Alabama high school administrators learn how to potentially save a life

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SLOCOMB, Ala. (WTVY) - Opioid addiction is an epidemic in the United States. According to the National Institute on Drug Abuse, more than 130 people die every day from an overdose. The Alabama State Department of Education has decided to prepare school administrators for the worst.

B.T. Hinson, the principal at Slocomb High, and many of his fellow administrators have taken a course to become familiar with naloxone.

Naloxone is an opioid antagonist. It’s used to reverse the effects of an overdose.

When time is critical, they could save a student’s life.

"When I got into education 21 years ago, I never thought I would have to go through a training that I would have to administer medication for a drug overdose, but it's society, it's the fact of the matter, so we're trying to be proactive and make sure we can handle that if we do run across it," said Hinson.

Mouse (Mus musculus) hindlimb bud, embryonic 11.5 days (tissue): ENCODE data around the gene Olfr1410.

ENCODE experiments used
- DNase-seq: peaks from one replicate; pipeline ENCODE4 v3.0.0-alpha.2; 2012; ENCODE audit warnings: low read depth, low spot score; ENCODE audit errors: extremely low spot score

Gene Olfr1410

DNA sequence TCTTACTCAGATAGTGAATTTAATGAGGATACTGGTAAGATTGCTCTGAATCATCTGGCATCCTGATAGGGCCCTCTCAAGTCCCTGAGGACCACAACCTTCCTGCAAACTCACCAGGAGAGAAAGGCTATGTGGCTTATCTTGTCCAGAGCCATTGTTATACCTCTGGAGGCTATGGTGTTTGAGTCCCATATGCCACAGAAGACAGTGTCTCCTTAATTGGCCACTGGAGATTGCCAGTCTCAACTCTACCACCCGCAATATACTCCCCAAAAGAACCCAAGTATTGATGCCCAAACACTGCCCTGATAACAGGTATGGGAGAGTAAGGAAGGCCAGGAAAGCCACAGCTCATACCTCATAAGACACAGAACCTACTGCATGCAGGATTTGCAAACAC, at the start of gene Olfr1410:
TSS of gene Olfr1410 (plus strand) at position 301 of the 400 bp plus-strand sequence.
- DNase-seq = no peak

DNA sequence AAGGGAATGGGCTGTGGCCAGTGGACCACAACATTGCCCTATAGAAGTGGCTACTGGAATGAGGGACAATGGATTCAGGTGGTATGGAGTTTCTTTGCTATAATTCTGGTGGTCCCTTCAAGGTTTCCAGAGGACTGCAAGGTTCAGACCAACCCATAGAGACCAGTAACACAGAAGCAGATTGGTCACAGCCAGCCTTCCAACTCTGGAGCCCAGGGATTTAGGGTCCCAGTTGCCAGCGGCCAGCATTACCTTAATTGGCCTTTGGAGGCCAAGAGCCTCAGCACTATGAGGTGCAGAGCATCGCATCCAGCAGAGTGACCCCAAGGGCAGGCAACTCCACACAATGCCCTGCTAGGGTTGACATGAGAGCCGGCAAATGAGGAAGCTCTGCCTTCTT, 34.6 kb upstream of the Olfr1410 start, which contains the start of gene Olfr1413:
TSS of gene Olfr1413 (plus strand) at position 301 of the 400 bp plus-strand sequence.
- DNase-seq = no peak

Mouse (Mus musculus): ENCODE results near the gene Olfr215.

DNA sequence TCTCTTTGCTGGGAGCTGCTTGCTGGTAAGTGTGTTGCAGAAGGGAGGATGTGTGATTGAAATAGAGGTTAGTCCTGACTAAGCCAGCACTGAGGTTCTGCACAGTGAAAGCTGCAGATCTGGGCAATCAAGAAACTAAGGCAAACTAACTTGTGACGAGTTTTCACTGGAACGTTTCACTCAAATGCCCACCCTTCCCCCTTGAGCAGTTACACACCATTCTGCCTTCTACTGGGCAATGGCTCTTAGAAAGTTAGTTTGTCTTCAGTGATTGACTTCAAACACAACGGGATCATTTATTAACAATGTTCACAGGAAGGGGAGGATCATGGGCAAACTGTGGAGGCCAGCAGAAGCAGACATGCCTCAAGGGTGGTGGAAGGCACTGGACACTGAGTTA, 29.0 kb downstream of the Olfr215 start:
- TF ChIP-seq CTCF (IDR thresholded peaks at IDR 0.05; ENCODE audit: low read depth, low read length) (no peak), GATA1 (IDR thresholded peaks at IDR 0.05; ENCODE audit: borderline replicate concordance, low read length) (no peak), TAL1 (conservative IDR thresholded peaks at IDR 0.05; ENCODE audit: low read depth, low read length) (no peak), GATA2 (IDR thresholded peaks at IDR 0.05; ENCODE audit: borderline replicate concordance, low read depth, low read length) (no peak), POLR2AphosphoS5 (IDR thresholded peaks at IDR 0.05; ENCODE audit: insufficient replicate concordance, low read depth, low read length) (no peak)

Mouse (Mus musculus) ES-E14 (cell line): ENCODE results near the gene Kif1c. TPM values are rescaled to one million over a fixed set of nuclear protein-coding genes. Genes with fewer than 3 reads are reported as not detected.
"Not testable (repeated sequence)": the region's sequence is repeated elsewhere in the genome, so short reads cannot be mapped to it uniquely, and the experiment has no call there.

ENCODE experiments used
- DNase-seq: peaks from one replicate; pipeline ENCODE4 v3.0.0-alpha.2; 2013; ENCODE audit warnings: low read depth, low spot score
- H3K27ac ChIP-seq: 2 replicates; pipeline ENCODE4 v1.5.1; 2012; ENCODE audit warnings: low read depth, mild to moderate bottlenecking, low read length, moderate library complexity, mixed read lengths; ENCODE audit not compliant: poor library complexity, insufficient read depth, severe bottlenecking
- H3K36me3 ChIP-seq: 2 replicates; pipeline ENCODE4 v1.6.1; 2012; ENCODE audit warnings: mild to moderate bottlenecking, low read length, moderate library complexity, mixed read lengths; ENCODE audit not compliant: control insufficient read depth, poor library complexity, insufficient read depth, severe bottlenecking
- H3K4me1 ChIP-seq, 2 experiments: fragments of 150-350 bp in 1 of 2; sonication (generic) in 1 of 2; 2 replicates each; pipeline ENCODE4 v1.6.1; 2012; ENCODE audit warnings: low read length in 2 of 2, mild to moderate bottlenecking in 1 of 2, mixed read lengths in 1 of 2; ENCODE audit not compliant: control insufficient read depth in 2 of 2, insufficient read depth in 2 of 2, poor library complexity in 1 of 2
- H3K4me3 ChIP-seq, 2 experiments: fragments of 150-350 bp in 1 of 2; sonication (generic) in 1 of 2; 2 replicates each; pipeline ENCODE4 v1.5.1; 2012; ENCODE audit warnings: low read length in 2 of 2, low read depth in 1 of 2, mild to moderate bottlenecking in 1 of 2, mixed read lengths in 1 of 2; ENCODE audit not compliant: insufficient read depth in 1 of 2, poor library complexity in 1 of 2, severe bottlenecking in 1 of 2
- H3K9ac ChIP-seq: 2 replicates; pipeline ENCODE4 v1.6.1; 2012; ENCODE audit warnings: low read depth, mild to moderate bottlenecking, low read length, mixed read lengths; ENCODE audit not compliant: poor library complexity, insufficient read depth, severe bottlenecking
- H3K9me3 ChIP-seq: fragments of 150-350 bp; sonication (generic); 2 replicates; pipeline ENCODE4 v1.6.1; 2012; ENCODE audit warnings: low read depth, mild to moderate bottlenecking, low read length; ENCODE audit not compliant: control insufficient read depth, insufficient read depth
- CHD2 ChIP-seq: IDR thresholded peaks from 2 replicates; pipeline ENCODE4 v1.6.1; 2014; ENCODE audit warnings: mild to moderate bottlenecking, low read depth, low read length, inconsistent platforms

Joseph McCollough has been a paramedic in the Wiregrass for years.

He's responded to countless overdoses, and the first thing he turns to is naloxone.

"An overdose of narcotics lowers the respiratory drive, and you simply slow your breathing, or in the most tragic of cases, stop breathing,” said McCollough. “This blocks the effects of that narcotic so the person can return to normal breathing."

When he heard that high school administrators in the state are being trained to use naloxone, he wasn't all that surprised.

"Even if more treatment needs to follow, it buys time in order for us to respond - to get there," said McCollough.

The State Department of Education created a training program that quickly teaches non-licensed personnel, like administers and coaches, how to apply naloxone.

The Slocomb paramedics use a nasal spray form of the medication, but school personnel are being trained to use an auto-injector that goes into the thigh, which is even easier to apply.

"It's happening more and more, and it just hasn't hit yet,” said Hinson. “I hope it never does, but we're going to be prepared in case we do come across that."

Naloxone is completely safe even if someone isn't having an overdose, but if they are, it could save their life.